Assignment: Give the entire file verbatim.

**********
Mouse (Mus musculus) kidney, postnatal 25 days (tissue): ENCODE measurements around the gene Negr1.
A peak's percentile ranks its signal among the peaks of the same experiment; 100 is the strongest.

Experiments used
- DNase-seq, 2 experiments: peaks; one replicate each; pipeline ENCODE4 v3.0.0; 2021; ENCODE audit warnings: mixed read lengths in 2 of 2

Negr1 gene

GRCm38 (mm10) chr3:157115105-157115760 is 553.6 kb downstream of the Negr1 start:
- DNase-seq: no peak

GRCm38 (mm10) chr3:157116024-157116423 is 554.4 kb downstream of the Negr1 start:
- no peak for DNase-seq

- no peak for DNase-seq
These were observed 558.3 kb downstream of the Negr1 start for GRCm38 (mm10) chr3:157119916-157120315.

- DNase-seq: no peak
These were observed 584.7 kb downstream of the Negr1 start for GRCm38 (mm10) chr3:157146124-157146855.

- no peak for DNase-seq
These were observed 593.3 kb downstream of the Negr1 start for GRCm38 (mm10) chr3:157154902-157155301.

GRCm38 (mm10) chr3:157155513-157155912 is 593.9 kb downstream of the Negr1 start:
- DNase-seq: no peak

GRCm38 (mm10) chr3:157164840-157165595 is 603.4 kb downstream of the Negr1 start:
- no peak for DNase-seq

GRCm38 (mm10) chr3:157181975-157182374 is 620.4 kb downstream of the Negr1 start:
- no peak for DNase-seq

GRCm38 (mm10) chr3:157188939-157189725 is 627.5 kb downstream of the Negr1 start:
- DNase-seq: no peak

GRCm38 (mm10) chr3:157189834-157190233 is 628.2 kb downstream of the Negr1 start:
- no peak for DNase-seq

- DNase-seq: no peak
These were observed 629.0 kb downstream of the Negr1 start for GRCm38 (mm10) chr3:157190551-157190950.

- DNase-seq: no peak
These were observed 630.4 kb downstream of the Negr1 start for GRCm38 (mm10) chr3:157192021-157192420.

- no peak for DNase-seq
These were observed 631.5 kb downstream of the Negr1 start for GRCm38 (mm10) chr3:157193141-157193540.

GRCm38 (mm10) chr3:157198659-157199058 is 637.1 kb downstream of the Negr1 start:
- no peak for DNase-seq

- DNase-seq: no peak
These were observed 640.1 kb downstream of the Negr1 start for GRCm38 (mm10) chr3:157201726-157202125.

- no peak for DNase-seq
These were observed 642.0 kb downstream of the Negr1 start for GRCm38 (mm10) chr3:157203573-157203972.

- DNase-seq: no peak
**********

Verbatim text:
Mouse (Mus musculus) kidney, postnatal 25 days (tissue): ENCODE measurements around the gene Negr1.
A peak's percentile ranks its signal among the peaks of the same experiment; 100 is the strongest.

Experiments used
- DNase-seq, 2 experiments: peaks; one replicate each; pipeline ENCODE4 v3.0.0; 2021; ENCODE audit warnings: mixed read lengths in 2 of 2

Negr1 gene

GRCm38 (mm10) chr3:157115105-157115760 is 553.6 kb downstream of the Negr1 start:
- DNase-seq: no peak

GRCm38 (mm10) chr3:157116024-157116423 is 554.4 kb downstream of the Negr1 start:
- no peak for DNase-seq

- no peak for DNase-seq
These were observed 558.3 kb downstream of the Negr1 start for GRCm38 (mm10) chr3:157119916-157120315.

- DNase-seq: no peak
These were observed 584.7 kb downstream of the Negr1 start for GRCm38 (mm10) chr3:157146124-157146855.

- no peak for DNase-seq
These were observed 593.3 kb downstream of the Negr1 start for GRCm38 (mm10) chr3:157154902-157155301.

GRCm38 (mm10) chr3:157155513-157155912 is 593.9 kb downstream of the Negr1 start:
- DNase-seq: no peak

GRCm38 (mm10) chr3:157164840-157165595 is 603.4 kb downstream of the Negr1 start:
- no peak for DNase-seq

GRCm38 (mm10) chr3:157181975-157182374 is 620.4 kb downstream of the Negr1 start:
- no peak for DNase-seq

GRCm38 (mm10) chr3:157188939-157189725 is 627.5 kb downstream of the Negr1 start:
- DNase-seq: no peak

GRCm38 (mm10) chr3:157189834-157190233 is 628.2 kb downstream of the Negr1 start:
- no peak for DNase-seq

- DNase-seq: no peak
These were observed 629.0 kb downstream of the Negr1 start for GRCm38 (mm10) chr3:157190551-157190950.

- DNase-seq: no peak
These were observed 630.4 kb downstream of the Negr1 start for GRCm38 (mm10) chr3:157192021-157192420.

- no peak for DNase-seq
These were observed 631.5 kb downstream of the Negr1 start for GRCm38 (mm10) chr3:157193141-157193540.

GRCm38 (mm10) chr3:157198659-157199058 is 637.1 kb downstream of the Negr1 start:
- no peak for DNase-seq

- DNase-seq: no peak
These were observed 640.1 kb downstream of the Negr1 start for GRCm38 (mm10) chr3:157201726-157202125.

- no peak for DNase-seq
These were observed 642.0 kb downstream of the Negr1 start for GRCm38 (mm10) chr3:157203573-157203972.

- DNase-seq: no peak